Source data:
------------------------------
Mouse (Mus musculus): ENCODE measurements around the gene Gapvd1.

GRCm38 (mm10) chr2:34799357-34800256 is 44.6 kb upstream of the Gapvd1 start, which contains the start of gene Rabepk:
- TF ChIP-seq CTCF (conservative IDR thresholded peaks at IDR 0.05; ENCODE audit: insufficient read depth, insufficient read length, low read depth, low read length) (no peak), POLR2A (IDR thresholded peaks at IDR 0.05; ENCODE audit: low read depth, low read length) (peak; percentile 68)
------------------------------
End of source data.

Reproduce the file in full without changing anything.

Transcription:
Mouse (Mus musculus): ENCODE measurements around the gene Gapvd1.

GRCm38 (mm10) chr2:34799357-34800256 is 44.6 kb upstream of the Gapvd1 start, which contains the start of gene Rabepk:
- TF ChIP-seq CTCF (conservative IDR thresholded peaks at IDR 0.05; ENCODE audit: insufficient read depth, insufficient read length, low read depth, low read length) (no peak), POLR2A (IDR thresholded peaks at IDR 0.05; ENCODE audit: low read depth, low read length) (peak; percentile 68)